To the best of our knowledge, there is no reports on the use of RSM to optimize the main nutritional factors containing CSLP as nitrogen source for nisin production. In this study, the effects of eight factors on nisin production of L. lactis E15 were studied in the modified fermentation medium (CSLP-M) and a sequence of experimental designs were employed to optimize the production of nisin by batch fermentation using CSLP as an alternative culture medium.
In the present study, L. lactis E15, a mutant nisin A producer, was obtained from a nisin-producing strain L. lactis subsp. Lactis ATCC 11454 by treatment with physical and chemical mutagens. L. lactis strain was propagated without aeration and pH control at 30 °C in M17 broth (OXOID, UK) supplemented with 0.5% (w/v) glucose (GM17 medium) in an orbital shaker at 100 rpm . When necessary, L. lactis E15 with high yield of nisin A was selected on selective GM17 containing 500 IU ml-1additional nisin and 0.004% sterilized bromocresol purple.
Micrococcus flavus NCIB 8166 was used as a nisin sensitive indicator bacterium in the nisin bioactivity assay and it was grown in Luria-Bertani (LB) broth at 37 °C with shaking at 200rpm. Prior to nisin bioactivity assay, the LB culture of the indicator bacteria was added into Nutrient Broth (NB) medium composed of 0.8% (w/v) tryptone, 0.5% (w/v) yeast, 0.5% (w/v) glucose, 0.5% (w/v) NaCl, 0.2% (w/v) Na2HPO4, 1% (v/v) Tween-20 and 1.2% (w/v) agar at pH 7.2 for plate preparation.
The initial fermentation medium was composed of 1.5% (w/v) sucrose, 1% (w/v) yeast extract, 1% (w/v) peptone, 0.5% (w/v) K2HPO4, 0.02% (w/v) MgSO^7H2O, 0.2% (w/v) NaCl, 0.4% (w/v) Ca,CO3 and 0.2% (w/v) Tween-80 at initial pH 6.8. While CSLP, just as a substitute for peptone, was added into the modified fermentation medium (CSLP-M).
Batch fermentation of L. lactis E15 strain was performed without pH control and aeration at 30 °C and a stirring rate of 100 rpm for 20 h in 250-ml flasks containing 50 ml of a series of different fermentation media. Fed-batch fermentation was carried out in a 1.0-L fermenter (INFORS, Switzerland) containing 800 ml of the final optimal fermentation medium simultaneously added 2 ml l-1 antifoamer at 30 °C and a stirring rate of 100 rpm for 20 h. Sucrose solution (50%, w/v) was fed at different time points by a manual control system into the broth to maintain the level of residual sucrose at 5-15g l-1 during the entire fermentation. Moreover, NaOH solution (22.5%, w/v) was added automatically into the fermenter to maintain a constant pH by a digital pH controller when the pH dropped to a value lower than the set-point of 6.8 due to the by-product of lactic acid. Prior to fermentation, seed culture was cultured twice at 30 °C for 8-10 h in GM17 broth and the fresh inoculum (5%, v/v) was inoculated into the above fermentation systems. Samples were collected aseptically every two hours from the fermentation systems for the subsequent analyses.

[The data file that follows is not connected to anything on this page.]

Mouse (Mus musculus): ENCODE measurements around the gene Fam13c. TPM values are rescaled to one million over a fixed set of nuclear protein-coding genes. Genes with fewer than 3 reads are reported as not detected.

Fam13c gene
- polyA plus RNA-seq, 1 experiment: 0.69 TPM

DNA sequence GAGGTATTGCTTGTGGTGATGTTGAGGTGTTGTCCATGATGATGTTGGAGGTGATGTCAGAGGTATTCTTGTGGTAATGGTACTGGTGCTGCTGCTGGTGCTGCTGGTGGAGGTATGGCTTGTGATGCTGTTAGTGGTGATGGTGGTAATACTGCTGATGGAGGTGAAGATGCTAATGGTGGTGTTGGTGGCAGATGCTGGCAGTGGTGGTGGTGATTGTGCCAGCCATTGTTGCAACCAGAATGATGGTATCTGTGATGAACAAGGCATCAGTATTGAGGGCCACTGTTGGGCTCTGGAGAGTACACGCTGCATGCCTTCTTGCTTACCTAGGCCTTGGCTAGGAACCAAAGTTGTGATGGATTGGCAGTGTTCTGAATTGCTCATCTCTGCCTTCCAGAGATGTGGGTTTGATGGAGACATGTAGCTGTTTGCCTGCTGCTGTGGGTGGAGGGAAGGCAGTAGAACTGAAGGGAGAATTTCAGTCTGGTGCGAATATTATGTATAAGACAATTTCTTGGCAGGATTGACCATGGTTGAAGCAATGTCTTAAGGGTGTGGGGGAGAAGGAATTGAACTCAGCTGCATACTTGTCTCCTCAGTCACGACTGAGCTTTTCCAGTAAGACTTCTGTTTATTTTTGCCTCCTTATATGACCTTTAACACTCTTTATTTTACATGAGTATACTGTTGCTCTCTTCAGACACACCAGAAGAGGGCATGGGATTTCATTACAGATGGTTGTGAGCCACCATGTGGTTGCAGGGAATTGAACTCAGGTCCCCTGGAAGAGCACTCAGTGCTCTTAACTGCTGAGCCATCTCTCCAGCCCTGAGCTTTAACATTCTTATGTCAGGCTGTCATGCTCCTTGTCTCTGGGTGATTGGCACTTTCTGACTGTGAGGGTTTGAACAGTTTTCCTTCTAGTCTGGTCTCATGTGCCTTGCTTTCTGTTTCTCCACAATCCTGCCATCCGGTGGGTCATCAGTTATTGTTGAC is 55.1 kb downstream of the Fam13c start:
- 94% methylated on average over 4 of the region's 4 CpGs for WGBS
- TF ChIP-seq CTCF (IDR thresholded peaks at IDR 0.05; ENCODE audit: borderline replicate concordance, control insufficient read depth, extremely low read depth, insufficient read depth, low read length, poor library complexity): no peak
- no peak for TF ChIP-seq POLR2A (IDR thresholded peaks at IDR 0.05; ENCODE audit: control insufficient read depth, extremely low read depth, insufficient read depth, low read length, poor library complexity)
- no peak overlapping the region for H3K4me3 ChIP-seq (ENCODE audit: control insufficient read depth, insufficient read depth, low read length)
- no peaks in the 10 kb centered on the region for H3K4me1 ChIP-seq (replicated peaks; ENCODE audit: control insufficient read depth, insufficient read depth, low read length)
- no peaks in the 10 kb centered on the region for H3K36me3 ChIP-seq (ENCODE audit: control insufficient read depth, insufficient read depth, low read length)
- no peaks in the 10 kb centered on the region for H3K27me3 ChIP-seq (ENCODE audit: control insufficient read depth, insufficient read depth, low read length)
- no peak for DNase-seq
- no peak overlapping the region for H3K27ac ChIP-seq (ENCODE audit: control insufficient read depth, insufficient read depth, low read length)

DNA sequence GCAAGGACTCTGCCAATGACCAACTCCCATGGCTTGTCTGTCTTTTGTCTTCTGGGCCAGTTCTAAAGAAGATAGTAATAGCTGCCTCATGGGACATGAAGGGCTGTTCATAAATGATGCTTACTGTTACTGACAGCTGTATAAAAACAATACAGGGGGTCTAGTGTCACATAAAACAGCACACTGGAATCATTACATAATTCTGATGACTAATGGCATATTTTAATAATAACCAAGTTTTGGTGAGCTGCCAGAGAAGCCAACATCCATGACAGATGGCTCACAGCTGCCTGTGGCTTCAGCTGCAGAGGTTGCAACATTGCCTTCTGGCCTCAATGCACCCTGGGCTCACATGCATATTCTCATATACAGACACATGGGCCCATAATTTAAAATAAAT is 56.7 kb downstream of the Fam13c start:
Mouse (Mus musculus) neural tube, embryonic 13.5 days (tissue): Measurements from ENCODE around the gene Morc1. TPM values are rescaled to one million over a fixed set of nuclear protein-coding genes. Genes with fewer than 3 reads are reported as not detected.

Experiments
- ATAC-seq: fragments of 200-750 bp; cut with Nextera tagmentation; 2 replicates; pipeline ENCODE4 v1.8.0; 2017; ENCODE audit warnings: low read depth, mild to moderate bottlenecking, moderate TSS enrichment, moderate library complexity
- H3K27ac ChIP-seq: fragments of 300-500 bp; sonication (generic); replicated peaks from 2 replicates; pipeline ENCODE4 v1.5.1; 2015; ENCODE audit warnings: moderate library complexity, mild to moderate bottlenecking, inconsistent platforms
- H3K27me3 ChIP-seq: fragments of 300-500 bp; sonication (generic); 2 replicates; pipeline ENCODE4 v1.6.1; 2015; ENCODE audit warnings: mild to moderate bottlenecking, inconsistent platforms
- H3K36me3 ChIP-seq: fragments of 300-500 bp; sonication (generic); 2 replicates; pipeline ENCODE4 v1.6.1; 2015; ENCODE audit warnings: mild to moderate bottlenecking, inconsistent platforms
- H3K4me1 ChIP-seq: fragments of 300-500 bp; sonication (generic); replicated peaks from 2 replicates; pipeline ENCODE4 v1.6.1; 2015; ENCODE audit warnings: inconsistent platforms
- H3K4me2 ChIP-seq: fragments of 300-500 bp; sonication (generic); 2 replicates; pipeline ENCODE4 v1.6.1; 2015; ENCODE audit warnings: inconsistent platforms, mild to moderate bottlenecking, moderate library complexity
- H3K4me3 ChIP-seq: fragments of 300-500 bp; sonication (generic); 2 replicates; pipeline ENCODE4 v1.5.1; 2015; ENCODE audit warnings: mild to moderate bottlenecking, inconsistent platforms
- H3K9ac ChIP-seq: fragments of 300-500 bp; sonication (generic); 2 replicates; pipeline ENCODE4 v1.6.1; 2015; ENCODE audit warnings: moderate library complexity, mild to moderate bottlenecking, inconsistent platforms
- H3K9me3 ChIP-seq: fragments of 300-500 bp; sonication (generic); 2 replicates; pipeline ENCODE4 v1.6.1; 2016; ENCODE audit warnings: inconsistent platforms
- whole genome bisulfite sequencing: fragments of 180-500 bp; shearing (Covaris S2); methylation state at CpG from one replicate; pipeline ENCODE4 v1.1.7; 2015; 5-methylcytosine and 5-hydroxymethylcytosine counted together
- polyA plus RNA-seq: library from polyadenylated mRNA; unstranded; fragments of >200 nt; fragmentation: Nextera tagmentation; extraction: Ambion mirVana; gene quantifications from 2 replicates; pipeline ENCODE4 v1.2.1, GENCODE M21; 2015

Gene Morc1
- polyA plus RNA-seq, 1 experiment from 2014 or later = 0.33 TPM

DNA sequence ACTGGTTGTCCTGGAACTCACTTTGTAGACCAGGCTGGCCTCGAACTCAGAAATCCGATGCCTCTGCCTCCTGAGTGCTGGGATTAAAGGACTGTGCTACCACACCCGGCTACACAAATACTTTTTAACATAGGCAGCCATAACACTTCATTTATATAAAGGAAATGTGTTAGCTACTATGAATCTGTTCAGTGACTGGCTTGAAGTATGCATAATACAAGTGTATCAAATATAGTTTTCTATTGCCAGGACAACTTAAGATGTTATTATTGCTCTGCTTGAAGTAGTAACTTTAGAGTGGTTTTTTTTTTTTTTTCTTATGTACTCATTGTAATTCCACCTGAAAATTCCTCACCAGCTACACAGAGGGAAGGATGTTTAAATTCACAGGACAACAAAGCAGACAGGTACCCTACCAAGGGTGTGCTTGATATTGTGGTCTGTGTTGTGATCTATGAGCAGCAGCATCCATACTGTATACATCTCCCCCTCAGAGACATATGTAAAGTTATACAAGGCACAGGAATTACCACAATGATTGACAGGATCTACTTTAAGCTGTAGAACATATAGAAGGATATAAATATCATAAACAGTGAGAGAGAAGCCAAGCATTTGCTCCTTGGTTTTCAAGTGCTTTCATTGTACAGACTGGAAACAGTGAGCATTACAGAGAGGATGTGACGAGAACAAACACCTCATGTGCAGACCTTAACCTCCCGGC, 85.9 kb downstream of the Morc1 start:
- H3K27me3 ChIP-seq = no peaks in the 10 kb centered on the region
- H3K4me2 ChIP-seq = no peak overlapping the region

Previous investigations have shown that the major nutritional components affecting nisin production were sucrose, yeast extract, peptone, K2HPO4, MgSO4^7H2O, NaCl, CaCO3 and Tween-80 [13-15,25,26]. CSLP is a cheap and easily available organic nitrogen source in the fermentation industry, which could be used as an alternative medium to increase nisin value. In the preliminary experiments, the CSLP-M medium containing CSLP instead of peptone as nitrogen source was positively examined in Figure 1, but still need further optimization.
The Plackett-Burman design is a very efficient way for screening the main factors affecting response value among a large number of independent variables. In the present study, a series of experiments were designed to identify the most significant factors of eight variables in the initial formula for nisin production by L. lactis E15, and eight variables were coded according to the following equation:
Xi = (Xi - x0) /Δx(1),
where Xi is the coded value of an independent variable, xi is the real value of an independent variable, x0 is the real value of an independent variable at the center point, and Ax is the step change value. The nisin titer (IUml-1) was defined as response value (Y).